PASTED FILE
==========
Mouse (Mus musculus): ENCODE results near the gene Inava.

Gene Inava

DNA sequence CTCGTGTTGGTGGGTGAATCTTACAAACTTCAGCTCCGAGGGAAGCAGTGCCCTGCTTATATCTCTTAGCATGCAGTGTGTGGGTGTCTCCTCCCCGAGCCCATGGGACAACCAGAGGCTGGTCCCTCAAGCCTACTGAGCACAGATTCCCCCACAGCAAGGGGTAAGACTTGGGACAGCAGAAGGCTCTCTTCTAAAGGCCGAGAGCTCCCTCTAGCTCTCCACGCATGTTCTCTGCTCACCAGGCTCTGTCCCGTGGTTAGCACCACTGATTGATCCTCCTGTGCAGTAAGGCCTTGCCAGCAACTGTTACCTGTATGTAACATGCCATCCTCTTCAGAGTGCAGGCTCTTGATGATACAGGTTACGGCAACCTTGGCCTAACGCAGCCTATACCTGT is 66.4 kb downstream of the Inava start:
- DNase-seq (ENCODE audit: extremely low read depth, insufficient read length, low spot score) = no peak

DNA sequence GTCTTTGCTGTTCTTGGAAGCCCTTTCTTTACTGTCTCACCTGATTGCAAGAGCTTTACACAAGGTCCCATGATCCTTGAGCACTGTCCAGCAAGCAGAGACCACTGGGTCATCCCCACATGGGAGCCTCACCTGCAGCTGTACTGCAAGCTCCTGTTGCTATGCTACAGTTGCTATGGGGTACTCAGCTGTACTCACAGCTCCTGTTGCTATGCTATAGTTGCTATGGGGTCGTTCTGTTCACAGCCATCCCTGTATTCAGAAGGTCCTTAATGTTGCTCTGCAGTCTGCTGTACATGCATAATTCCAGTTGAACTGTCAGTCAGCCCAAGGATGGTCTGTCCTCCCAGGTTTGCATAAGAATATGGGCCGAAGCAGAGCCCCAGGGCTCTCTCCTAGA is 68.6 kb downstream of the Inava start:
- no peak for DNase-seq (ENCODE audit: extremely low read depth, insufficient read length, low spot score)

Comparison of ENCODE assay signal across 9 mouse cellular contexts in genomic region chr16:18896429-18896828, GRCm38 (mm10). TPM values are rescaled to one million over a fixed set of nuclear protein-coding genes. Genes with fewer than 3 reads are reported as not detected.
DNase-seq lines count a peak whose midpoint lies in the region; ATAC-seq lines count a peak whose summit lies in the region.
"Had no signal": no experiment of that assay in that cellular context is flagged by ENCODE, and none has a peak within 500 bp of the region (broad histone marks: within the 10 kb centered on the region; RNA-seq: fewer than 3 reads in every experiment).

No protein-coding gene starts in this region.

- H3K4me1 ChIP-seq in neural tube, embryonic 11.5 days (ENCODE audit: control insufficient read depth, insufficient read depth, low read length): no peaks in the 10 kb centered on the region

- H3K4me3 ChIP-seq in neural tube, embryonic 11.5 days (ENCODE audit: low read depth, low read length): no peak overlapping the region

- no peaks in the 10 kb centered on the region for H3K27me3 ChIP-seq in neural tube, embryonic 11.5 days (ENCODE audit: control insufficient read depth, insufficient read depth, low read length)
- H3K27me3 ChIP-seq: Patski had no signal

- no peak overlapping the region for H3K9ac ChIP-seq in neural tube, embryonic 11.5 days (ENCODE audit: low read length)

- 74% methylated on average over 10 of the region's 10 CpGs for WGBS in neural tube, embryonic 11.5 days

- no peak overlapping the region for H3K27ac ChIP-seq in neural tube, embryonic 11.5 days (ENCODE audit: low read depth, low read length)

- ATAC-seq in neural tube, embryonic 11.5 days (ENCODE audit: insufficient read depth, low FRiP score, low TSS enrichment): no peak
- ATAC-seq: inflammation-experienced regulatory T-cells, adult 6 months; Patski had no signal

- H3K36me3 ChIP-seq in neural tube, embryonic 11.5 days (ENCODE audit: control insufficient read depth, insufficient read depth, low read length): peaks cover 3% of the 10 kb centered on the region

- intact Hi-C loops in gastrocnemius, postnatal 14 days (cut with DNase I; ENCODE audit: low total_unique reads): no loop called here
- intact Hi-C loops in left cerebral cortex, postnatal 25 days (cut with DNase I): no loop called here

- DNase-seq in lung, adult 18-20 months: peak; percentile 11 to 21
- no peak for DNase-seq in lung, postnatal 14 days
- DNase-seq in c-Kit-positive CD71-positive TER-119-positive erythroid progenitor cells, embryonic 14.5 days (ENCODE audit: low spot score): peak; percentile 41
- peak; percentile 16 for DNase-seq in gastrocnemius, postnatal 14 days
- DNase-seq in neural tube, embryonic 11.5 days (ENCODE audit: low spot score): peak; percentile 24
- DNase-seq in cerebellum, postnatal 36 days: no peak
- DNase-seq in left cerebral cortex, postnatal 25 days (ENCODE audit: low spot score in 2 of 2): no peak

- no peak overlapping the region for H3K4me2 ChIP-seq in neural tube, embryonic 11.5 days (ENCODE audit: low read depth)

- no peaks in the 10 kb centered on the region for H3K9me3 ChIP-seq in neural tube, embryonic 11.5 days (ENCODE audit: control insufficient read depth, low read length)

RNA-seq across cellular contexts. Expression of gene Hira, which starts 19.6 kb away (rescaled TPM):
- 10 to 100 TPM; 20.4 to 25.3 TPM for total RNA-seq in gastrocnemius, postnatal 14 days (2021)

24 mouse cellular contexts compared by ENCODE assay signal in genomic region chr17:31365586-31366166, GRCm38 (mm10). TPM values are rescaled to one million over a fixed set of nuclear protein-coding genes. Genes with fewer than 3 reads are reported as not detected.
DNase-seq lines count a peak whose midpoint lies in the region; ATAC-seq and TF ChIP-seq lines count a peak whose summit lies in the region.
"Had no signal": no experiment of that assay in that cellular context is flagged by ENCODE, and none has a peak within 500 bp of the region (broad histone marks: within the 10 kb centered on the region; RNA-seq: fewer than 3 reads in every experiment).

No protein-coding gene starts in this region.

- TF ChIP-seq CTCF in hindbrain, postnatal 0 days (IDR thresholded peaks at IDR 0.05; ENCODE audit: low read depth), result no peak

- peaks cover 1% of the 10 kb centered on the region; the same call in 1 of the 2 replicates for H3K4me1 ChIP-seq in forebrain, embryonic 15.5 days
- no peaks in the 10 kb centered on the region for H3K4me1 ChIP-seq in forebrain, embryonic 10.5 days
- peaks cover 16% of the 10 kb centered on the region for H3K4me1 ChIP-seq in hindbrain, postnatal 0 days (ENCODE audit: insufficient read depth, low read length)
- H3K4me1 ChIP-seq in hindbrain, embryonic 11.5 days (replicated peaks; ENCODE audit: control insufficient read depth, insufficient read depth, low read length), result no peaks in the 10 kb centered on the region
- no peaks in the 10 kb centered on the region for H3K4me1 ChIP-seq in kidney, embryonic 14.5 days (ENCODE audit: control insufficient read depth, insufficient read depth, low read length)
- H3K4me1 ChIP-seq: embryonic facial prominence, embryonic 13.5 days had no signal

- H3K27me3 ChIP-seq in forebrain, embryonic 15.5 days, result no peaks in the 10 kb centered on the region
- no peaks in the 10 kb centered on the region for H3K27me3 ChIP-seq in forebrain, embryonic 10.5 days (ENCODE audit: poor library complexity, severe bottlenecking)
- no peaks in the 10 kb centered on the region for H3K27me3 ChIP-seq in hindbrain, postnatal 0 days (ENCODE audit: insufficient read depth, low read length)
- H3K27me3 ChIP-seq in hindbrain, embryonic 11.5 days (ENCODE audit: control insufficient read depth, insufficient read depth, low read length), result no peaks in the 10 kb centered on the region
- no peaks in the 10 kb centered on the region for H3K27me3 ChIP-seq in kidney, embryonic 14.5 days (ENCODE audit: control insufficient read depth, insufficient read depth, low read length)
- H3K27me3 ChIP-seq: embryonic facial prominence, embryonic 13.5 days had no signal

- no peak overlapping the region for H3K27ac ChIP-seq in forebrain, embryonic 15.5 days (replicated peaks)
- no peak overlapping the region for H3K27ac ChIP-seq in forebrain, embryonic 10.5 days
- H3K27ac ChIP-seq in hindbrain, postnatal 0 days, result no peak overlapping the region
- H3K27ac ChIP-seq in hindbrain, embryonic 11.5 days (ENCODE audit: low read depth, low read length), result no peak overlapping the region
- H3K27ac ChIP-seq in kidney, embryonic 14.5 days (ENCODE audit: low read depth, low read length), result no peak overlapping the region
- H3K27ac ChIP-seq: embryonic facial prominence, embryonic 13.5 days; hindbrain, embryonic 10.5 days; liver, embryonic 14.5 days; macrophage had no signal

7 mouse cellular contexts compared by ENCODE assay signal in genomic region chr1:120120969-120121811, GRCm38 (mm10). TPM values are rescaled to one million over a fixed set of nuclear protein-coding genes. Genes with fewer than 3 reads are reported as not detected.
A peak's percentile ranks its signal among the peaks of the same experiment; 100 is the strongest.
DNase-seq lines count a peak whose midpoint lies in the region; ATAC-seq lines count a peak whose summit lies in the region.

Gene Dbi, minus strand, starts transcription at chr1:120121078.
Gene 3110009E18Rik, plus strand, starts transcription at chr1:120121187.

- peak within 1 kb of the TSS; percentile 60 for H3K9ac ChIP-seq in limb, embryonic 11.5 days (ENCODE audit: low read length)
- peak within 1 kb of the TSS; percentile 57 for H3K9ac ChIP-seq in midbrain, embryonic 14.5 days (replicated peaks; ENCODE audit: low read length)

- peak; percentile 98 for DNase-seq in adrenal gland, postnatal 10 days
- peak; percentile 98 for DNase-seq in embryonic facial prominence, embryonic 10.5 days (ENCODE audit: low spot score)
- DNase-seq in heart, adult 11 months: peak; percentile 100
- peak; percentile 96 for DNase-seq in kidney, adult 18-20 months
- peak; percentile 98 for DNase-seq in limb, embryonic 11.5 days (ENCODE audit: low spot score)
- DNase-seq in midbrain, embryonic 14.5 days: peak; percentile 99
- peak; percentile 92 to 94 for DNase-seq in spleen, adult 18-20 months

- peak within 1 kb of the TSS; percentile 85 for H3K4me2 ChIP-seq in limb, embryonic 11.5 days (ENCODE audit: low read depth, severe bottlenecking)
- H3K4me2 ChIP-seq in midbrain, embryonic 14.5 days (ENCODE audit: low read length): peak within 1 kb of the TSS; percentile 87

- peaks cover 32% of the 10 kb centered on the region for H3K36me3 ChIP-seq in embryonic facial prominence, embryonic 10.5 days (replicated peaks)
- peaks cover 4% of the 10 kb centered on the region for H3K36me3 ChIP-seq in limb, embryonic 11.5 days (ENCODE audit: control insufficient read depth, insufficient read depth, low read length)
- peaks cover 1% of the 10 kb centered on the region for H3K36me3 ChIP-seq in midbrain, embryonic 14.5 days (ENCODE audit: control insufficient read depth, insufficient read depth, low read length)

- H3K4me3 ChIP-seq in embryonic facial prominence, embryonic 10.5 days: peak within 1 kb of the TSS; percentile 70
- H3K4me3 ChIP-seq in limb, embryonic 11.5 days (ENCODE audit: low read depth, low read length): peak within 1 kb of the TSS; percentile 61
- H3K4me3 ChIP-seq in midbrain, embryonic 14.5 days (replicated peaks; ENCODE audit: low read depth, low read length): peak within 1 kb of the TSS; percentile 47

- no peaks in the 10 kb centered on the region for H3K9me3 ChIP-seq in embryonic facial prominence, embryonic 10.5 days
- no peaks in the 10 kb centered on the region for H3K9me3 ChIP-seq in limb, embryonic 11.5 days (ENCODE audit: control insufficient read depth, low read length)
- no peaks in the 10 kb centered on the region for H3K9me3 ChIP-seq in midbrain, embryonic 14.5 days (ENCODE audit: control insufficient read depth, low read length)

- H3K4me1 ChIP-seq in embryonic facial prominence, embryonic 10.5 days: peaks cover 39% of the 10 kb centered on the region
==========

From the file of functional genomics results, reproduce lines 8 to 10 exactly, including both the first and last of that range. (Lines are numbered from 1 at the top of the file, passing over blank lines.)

DNase-seq lines count a peak whose midpoint lies in the region; ATAC-seq lines count a peak whose summit lies in the region.
"Had no signal": no experiment of that assay in that cellular context is flagged by ENCODE, and none has a peak within 500 bp of the region (broad histone marks: within the 10 kb centered on the region; RNA-seq: fewer than 3 reads in every experiment).

No protein-coding gene starts in this region.